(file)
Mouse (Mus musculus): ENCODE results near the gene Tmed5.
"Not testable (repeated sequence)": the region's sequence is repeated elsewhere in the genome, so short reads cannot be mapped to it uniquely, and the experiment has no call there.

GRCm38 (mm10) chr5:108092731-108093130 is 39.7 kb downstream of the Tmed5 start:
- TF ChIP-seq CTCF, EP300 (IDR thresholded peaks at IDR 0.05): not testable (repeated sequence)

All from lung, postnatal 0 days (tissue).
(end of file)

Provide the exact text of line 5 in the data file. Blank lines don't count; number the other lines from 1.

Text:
All from lung, postnatal 0 days (tissue).